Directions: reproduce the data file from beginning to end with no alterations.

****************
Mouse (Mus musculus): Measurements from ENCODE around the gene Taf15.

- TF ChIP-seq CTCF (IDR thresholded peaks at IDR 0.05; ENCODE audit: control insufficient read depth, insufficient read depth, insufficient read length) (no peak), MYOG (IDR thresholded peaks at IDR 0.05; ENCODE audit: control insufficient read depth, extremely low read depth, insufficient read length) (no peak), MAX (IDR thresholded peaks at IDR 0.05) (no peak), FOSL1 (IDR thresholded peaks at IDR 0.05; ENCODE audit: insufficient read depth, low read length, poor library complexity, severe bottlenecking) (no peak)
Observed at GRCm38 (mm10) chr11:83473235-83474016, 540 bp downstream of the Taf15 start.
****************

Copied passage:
Mouse (Mus musculus): Measurements from ENCODE around the gene Taf15.

- TF ChIP-seq CTCF (IDR thresholded peaks at IDR 0.05; ENCODE audit: control insufficient read depth, insufficient read depth, insufficient read length) (no peak), MYOG (IDR thresholded peaks at IDR 0.05; ENCODE audit: control insufficient read depth, extremely low read depth, insufficient read length) (no peak), MAX (IDR thresholded peaks at IDR 0.05) (no peak), FOSL1 (IDR thresholded peaks at IDR 0.05; ENCODE audit: insufficient read depth, low read length, poor library complexity, severe bottlenecking) (no peak)
Observed at GRCm38 (mm10) chr11:83473235-83474016, 540 bp downstream of the Taf15 start.